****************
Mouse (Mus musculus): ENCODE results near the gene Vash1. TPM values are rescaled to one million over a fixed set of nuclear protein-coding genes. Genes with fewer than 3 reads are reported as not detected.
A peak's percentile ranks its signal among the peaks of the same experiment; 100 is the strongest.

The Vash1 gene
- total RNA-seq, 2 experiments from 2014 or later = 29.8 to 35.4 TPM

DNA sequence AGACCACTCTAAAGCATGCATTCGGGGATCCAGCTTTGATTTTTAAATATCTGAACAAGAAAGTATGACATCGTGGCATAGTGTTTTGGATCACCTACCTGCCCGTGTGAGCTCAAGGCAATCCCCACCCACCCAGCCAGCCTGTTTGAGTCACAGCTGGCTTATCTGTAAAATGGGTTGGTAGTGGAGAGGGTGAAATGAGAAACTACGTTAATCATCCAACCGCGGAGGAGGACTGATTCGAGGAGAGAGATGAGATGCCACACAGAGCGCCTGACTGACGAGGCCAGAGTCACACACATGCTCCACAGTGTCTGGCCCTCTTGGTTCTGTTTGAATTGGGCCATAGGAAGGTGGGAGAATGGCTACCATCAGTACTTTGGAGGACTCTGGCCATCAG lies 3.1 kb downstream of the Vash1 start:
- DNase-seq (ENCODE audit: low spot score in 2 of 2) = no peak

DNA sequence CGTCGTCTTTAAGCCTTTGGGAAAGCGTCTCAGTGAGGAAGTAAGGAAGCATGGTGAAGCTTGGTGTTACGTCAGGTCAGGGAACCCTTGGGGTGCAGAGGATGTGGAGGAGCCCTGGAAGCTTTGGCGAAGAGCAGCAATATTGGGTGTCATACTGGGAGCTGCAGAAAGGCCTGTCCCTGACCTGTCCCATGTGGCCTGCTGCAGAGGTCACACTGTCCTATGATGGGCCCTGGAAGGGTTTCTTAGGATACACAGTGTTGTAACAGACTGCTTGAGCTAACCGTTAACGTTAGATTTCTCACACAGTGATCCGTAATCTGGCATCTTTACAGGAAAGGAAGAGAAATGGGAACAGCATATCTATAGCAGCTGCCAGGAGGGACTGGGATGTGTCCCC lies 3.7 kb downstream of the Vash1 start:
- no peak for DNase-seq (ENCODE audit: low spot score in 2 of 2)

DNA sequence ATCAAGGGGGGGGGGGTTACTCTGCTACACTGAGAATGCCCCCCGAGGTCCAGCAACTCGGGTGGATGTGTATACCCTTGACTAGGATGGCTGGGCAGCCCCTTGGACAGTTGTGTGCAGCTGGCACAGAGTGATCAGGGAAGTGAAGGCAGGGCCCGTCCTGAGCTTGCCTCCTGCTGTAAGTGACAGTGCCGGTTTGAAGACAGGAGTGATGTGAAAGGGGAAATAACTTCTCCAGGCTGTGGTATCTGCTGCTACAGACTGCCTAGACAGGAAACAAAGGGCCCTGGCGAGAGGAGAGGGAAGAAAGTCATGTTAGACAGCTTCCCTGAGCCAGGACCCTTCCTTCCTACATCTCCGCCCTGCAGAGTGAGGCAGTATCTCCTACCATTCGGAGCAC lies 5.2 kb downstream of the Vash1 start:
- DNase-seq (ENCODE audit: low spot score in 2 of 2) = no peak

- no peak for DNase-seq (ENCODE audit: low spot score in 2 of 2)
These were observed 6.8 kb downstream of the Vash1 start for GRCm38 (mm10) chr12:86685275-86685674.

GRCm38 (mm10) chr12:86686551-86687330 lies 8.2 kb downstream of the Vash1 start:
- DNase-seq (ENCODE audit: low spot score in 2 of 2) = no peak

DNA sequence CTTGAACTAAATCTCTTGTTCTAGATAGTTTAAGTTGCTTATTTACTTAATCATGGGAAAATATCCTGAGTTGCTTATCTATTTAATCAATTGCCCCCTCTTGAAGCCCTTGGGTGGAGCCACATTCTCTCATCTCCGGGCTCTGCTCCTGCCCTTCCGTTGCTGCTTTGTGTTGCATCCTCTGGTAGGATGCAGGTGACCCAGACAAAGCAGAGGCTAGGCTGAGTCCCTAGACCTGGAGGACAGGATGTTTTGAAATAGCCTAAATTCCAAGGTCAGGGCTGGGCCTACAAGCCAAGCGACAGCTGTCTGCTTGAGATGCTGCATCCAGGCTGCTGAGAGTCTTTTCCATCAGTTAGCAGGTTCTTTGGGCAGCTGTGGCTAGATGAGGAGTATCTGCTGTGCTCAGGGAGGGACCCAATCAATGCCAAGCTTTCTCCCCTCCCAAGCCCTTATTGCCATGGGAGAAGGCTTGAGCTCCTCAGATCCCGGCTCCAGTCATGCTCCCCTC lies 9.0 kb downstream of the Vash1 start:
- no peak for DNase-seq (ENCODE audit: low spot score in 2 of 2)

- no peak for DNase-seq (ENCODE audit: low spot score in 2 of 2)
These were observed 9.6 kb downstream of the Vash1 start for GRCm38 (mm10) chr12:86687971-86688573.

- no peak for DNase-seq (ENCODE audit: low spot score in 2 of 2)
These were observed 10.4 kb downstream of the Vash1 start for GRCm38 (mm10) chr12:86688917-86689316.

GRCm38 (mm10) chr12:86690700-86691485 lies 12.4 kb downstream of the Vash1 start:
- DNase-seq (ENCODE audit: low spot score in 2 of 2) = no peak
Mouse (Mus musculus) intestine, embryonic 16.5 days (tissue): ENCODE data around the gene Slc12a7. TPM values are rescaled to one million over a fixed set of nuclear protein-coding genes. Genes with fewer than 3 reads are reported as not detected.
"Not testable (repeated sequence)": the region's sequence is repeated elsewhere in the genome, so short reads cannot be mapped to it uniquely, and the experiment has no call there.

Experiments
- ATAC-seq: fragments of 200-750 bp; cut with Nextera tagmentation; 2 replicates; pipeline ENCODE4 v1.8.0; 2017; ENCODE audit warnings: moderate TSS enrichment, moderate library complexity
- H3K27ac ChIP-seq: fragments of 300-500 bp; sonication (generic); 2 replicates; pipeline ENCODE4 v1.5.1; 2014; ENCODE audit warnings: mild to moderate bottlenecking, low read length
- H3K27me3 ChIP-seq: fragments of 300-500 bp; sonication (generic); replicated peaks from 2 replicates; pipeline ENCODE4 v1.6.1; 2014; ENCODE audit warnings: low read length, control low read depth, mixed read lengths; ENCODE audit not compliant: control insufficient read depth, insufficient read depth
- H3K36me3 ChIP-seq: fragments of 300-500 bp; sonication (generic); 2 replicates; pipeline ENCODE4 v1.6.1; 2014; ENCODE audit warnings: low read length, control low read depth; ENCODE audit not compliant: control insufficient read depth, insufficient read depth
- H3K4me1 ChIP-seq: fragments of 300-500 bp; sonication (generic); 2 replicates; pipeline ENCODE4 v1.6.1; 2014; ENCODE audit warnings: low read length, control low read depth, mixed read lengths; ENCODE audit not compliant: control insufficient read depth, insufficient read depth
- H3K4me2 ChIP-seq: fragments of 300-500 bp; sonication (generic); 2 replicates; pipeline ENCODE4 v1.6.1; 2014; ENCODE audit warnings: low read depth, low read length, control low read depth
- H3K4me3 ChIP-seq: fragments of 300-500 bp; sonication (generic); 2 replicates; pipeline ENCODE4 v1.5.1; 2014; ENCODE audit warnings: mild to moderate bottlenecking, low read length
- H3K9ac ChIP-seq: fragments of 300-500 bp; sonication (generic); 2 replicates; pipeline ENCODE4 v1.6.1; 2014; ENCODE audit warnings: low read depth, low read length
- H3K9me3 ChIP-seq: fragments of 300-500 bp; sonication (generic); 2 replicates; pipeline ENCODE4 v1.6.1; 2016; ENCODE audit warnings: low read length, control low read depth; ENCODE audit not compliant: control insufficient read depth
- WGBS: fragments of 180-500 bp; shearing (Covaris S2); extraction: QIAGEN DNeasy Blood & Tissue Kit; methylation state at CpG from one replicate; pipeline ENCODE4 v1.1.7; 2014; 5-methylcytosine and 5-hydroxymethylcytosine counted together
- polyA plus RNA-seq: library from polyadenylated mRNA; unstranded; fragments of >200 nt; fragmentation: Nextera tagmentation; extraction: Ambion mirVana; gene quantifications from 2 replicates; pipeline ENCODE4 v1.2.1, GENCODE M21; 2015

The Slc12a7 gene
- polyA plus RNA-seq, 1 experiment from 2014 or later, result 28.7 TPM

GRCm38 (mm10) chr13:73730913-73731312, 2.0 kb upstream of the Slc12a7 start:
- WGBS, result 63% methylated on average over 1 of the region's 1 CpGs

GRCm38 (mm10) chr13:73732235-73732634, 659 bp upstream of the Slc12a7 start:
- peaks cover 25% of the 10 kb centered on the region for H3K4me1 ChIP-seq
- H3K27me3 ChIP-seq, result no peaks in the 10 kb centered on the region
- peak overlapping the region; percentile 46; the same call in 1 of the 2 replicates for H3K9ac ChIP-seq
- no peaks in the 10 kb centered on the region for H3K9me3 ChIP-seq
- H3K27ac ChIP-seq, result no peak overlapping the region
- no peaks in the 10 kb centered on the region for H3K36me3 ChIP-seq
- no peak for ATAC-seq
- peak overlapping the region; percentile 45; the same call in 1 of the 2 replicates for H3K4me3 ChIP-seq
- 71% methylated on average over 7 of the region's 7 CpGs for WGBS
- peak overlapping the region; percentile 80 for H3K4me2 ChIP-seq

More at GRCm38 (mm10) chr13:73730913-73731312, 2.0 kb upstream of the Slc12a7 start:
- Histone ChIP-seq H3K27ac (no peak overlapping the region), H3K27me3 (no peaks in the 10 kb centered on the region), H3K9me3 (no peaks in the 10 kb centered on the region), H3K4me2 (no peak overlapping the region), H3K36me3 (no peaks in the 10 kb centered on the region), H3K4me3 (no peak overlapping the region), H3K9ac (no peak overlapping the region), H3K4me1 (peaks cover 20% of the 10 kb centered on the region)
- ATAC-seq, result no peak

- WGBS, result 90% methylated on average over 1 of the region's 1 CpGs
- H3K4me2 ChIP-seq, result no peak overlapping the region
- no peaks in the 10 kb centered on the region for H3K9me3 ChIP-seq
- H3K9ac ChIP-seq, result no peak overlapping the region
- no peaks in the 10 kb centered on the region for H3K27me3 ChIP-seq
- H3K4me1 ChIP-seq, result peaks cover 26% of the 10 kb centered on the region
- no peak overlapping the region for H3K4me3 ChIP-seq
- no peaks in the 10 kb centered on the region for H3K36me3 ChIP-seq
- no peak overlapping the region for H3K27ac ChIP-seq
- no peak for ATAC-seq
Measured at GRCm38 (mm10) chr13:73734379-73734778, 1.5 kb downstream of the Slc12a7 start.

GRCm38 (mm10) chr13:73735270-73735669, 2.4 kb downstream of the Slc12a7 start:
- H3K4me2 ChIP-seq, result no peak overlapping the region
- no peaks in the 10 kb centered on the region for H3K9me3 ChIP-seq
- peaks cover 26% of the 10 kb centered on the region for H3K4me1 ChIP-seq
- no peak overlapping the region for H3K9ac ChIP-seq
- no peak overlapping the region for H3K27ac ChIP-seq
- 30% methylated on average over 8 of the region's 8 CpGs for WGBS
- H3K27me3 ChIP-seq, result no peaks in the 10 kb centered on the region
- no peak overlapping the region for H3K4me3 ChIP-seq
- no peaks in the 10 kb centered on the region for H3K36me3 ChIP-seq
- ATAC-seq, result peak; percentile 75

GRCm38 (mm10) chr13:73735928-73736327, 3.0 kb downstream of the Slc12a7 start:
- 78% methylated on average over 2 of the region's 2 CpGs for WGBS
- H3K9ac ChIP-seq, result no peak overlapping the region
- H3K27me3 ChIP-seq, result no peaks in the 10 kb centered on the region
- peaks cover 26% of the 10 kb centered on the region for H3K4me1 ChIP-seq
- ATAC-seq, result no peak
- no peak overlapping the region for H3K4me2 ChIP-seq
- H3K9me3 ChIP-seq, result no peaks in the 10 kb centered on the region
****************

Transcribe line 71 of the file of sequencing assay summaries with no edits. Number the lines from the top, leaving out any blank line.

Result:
- no peak overlapping the region for H3K27ac ChIP-seq